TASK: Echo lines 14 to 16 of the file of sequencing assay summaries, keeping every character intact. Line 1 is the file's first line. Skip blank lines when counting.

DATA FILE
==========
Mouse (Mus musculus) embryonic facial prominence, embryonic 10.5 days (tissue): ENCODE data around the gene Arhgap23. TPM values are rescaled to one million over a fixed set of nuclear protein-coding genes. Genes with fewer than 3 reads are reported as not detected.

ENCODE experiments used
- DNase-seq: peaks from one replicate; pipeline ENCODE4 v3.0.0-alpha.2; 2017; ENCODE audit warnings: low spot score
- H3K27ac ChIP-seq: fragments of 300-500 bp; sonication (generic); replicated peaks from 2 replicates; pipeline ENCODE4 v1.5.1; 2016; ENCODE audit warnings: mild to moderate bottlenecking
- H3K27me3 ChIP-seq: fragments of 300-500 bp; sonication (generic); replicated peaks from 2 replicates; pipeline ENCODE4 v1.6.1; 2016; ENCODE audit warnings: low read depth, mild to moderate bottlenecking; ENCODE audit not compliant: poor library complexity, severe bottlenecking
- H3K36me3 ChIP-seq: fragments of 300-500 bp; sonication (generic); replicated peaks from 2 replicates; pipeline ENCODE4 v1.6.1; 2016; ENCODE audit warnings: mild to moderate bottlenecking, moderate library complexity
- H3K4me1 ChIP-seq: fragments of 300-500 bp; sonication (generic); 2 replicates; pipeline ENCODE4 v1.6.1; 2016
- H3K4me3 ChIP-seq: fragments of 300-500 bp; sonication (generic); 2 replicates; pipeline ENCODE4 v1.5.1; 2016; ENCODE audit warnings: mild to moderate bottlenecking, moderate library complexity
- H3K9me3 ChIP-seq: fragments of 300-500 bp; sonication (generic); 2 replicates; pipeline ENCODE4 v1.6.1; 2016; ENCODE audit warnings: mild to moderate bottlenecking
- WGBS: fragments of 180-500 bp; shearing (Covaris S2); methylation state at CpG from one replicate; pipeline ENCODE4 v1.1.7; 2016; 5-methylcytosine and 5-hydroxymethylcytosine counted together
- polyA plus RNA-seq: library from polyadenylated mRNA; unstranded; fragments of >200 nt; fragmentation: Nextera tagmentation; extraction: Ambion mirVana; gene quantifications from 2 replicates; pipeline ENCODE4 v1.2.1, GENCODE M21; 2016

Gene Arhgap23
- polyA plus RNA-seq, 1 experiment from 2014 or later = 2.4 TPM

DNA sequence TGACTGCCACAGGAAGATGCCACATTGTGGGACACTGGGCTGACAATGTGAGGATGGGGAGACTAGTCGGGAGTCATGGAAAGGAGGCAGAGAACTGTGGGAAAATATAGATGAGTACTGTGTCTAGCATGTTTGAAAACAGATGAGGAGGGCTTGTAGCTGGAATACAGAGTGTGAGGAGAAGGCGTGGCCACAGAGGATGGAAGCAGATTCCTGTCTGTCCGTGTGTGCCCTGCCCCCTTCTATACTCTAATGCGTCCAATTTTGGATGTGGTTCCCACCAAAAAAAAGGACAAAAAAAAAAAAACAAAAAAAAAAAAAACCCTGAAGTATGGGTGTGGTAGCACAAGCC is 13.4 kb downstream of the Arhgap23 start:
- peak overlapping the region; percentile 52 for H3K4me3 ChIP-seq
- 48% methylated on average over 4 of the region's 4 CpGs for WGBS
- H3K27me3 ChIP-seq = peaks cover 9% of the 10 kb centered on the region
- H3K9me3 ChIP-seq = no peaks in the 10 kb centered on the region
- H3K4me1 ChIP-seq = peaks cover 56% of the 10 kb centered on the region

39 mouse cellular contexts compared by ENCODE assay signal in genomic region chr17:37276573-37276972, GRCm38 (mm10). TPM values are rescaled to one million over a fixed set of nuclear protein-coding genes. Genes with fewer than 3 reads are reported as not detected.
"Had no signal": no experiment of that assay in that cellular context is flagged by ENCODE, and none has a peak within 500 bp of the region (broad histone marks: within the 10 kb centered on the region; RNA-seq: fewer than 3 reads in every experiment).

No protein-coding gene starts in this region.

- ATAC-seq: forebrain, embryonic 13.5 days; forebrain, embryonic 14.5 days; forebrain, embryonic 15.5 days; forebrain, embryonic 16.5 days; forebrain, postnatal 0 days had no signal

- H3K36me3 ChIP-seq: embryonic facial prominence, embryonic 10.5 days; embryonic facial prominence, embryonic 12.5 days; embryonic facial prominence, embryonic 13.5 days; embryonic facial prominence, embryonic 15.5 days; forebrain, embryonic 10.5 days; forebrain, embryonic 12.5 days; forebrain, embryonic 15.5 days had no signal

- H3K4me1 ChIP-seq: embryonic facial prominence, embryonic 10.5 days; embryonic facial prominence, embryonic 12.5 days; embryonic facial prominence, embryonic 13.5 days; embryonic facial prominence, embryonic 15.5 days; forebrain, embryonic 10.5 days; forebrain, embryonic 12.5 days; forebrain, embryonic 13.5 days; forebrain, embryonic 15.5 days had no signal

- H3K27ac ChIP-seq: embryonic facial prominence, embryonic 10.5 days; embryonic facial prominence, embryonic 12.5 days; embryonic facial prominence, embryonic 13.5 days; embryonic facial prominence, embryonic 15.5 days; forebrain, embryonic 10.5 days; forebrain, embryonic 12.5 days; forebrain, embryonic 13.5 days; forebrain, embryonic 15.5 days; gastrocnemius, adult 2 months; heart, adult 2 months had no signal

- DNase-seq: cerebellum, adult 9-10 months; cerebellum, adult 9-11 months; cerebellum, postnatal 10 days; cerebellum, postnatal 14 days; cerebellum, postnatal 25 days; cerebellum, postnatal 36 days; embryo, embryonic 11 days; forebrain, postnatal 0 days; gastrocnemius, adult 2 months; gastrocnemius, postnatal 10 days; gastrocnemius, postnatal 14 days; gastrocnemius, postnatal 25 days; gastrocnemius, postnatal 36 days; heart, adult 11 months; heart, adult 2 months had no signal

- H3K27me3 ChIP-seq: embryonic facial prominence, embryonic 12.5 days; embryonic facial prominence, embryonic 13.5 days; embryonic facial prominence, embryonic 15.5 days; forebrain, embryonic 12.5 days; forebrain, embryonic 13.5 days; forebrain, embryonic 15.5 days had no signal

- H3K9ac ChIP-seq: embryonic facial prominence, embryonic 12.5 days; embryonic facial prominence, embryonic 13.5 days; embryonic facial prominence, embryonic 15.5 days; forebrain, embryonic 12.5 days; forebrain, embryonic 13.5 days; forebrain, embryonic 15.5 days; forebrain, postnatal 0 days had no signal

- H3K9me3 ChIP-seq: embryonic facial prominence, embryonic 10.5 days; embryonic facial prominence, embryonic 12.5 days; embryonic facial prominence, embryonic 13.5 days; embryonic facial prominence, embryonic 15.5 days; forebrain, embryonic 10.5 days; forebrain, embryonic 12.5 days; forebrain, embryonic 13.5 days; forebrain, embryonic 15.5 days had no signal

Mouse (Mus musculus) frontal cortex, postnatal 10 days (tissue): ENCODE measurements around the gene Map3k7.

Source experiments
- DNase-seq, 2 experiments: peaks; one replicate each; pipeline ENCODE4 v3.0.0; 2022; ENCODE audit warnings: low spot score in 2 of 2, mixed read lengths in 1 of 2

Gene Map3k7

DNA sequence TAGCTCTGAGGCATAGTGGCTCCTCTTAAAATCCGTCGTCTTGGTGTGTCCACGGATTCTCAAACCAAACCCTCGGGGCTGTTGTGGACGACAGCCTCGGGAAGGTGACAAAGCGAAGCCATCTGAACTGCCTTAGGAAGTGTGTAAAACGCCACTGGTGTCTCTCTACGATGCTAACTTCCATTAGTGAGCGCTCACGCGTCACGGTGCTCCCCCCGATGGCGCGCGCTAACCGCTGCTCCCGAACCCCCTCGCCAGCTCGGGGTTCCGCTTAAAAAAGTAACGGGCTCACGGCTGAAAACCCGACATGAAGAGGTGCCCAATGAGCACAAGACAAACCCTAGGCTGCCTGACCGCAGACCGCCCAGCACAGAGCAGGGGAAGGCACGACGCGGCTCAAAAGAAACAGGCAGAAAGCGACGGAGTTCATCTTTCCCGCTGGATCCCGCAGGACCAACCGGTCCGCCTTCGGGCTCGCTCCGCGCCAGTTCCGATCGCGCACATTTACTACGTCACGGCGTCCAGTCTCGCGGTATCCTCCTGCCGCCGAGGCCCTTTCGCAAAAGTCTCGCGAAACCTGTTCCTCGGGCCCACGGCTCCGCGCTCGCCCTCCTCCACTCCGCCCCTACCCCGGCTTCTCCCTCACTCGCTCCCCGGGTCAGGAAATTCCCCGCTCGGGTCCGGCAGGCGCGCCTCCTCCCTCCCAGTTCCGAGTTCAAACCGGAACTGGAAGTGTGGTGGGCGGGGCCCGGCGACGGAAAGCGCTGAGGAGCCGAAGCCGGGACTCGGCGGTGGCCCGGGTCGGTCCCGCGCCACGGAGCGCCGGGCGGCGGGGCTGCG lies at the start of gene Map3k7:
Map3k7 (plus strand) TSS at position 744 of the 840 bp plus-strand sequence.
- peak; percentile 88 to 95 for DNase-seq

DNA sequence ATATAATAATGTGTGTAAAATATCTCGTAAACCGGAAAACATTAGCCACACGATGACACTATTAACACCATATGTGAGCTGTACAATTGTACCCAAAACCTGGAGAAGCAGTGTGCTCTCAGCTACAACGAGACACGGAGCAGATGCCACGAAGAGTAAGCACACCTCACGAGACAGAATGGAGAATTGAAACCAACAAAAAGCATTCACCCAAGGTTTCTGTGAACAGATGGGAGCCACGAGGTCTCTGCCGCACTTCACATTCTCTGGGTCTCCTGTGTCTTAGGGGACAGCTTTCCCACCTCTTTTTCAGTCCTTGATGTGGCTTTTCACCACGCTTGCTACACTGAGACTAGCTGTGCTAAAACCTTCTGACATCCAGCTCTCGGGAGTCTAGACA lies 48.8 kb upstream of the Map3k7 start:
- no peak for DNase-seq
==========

DNA sequence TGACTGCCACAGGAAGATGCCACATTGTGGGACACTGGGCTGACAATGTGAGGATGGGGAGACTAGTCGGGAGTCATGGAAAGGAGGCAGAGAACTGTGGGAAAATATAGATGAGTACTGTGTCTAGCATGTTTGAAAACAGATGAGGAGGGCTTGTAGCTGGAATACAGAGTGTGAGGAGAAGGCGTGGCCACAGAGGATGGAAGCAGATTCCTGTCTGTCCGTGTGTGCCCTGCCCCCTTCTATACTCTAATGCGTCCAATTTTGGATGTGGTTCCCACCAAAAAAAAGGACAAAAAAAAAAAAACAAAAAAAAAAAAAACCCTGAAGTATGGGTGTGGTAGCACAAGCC is 13.4 kb downstream of the Arhgap23 start:
- peak overlapping the region; percentile 52 for H3K4me3 ChIP-seq
- 48% methylated on average over 4 of the region's 4 CpGs for WGBS